written by Elise Williams
As Black women, we deal with racial and gender related stressors such as racism and sexual discrimination. These stressors can affect our overall health and can increase our risk of chronic diseases. Chronic stress can affect the body’s ability to maintain homeostasis. Constant stress over time can lead to chronic health issues such as hypertension, prediabetes, and type 2 diabetes. According to various research studies, Black American women are ranked high for these chronic health issues. In addition to chronic health issues. As a result from systemic oppression, Black Americans are affected by anxiety and depression. Medical researchers are finding that the use of meditation practices can reduce stress, depression and, anxiety amongst Black American women.
Meditation can help black women cope with their anxiety, as it encourages practitioners to focus on the present and let go of past and/or future events. This type of meditation enhances self-compassion and decreases absentmindedness and worry. This form of meditation can help black women cope with their anxiety. In a public health study, researchers interviewed fifteen Black American adults that experienced meditation. What the researchers found was that meditation was a great strategy for coping with stress and improving the onset of depression. Several participants stated that meditation benefited their overall health. For example, breathing exercises helped participants increase their endurance and improve posture. One participant mentioned that meditation allowed them to understand their purpose, which helped them find a sense of peacefulness and improved their quality of life. Participants also mentioned that engaging in meditation classes enhanced their social connectedness. Another study that focused on Black American women suggested that Black American women who were provided health education classes, stress education and prevention courses that incorporated meditation techniques had higher quality of life scores amongst others within their age group. In an eight-week study, 31 Black American women enrolled in meditation training to help alleviate depressive symptoms and reduce stress. After eight weeks of meditation training, researchers noticed a decrease in depressive symptoms and stress with an increase in meditation practices, such as self-acceptance and growth.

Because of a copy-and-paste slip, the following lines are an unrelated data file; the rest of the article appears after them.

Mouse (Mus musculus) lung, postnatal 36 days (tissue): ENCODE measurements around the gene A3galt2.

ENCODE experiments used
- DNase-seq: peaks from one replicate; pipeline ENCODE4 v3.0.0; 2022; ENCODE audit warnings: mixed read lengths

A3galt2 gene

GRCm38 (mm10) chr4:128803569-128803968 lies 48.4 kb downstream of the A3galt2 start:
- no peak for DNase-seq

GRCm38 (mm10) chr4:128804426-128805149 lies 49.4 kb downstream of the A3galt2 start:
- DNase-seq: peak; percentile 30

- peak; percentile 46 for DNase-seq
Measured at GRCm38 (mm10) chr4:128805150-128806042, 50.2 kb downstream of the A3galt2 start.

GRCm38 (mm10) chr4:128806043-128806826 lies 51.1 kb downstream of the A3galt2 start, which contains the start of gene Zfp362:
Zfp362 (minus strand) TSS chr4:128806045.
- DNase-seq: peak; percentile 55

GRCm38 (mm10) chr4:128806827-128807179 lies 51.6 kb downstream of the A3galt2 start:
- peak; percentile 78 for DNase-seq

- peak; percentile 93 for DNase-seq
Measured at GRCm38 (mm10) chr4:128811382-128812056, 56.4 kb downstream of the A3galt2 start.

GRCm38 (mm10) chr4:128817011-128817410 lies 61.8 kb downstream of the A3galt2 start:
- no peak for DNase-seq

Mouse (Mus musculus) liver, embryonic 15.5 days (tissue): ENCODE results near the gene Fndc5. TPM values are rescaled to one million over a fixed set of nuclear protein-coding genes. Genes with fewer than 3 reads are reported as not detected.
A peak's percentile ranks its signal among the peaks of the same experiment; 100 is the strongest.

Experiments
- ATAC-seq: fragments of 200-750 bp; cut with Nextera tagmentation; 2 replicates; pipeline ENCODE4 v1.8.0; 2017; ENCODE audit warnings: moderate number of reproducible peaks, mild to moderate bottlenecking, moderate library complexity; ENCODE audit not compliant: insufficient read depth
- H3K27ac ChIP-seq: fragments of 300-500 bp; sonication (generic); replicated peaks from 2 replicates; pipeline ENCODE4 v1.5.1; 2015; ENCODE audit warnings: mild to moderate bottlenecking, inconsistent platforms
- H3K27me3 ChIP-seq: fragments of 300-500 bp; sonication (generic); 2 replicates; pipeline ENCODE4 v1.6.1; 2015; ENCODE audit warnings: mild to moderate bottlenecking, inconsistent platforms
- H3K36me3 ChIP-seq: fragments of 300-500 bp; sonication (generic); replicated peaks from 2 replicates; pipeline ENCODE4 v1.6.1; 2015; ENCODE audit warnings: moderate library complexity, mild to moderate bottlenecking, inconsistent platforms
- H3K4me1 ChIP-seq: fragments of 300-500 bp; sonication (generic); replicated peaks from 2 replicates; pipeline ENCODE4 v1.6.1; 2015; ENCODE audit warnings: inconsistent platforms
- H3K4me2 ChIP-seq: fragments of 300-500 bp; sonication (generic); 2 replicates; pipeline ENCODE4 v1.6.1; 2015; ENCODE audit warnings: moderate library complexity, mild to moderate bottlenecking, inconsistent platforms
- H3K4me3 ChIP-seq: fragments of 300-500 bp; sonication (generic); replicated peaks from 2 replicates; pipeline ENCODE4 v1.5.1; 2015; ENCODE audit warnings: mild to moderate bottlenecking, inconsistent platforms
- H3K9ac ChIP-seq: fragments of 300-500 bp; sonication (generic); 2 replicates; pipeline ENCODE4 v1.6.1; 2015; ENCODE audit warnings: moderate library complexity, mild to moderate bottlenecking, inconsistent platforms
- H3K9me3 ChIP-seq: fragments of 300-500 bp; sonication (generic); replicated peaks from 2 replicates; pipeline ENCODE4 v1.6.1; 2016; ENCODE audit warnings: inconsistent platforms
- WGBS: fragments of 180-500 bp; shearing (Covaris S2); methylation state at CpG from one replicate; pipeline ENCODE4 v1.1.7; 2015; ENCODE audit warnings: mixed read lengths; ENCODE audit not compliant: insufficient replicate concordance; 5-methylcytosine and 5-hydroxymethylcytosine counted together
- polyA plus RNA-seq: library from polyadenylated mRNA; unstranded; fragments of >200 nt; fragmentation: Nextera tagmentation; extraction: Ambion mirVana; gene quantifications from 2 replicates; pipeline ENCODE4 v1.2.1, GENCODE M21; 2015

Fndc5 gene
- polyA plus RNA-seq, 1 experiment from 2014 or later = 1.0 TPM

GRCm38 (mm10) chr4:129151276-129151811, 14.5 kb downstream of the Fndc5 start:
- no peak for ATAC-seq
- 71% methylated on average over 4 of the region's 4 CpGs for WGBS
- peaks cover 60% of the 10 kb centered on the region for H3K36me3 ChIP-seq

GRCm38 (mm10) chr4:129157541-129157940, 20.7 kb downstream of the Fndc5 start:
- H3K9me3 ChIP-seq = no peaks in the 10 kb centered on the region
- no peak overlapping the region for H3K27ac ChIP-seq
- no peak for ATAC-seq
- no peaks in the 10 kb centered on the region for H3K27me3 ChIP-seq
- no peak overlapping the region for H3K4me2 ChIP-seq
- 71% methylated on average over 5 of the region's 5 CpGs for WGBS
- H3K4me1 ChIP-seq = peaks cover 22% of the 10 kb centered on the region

I got into meditation when I first began going to therapy. My therapist recommended that I should try guided meditations to help me cope with my anxiety. I would use guided meditation apps when I could feel the onset of a really bad panic attack, but I wasn’t consistent. I started to incorporate meditation consistently into my self-care practice while I was in my 200-hour yoga teacher training. During teacher training our instructor had us participate in a few meditation workshops and practice a few guided meditation exercises on one another. After I became comfortable teaching consistent yoga classes, I began to add a small mindfulness meditation into the beginning of my yoga sequence. I like adding it to the beginning of my yoga classes because I want to give my students an opportunity to let go of their past or future stressors and become present in their yoga practice. I originally got the idea from a Black yoga teacher’s Facebook group. I wrote a post about yoga teacher burnout; I needed some advice on how to teach when I wasn’t feeling mentally present. A lot of people in the group had some really great input. One woman mentioned that she provided a Tibetan sound bowl session at the end of her class, because it was something that she actually needed. Another yoga teacher mentioned that her yoga teaching style is similar to her home practice. Based off of those women and their advice I began to provide mindfulness meditation at the beginning of class because I need a moment to become present teaching. I do this because it helps me calm my mind if I feel my anxiety begin to rise.
Meditation can be a great tool for coping with stressors, depression, and anxiety. Black women should try to incorporate meditation in their self-care practice. Most yoga studios will incorporate a meditation session in their yoga class or a separate meditation class. For personal practice, there is an app called Liberate, which was created by a person of color, for people of color. Jhenè Aiko has a song called “Trigger Protection Mantra.” It’s a great track to listen to if you feel triggered by something that could cause your anxiety or depression to commence. In summary, meditation is an accessible form of relaxation for women of color because we can practice it anywhere. It is a great item to keep in our self-care tool kit. With meditation we are able to calm the mind, body, and breath, so that we can remain in the present and not worry about factors that are out of our control.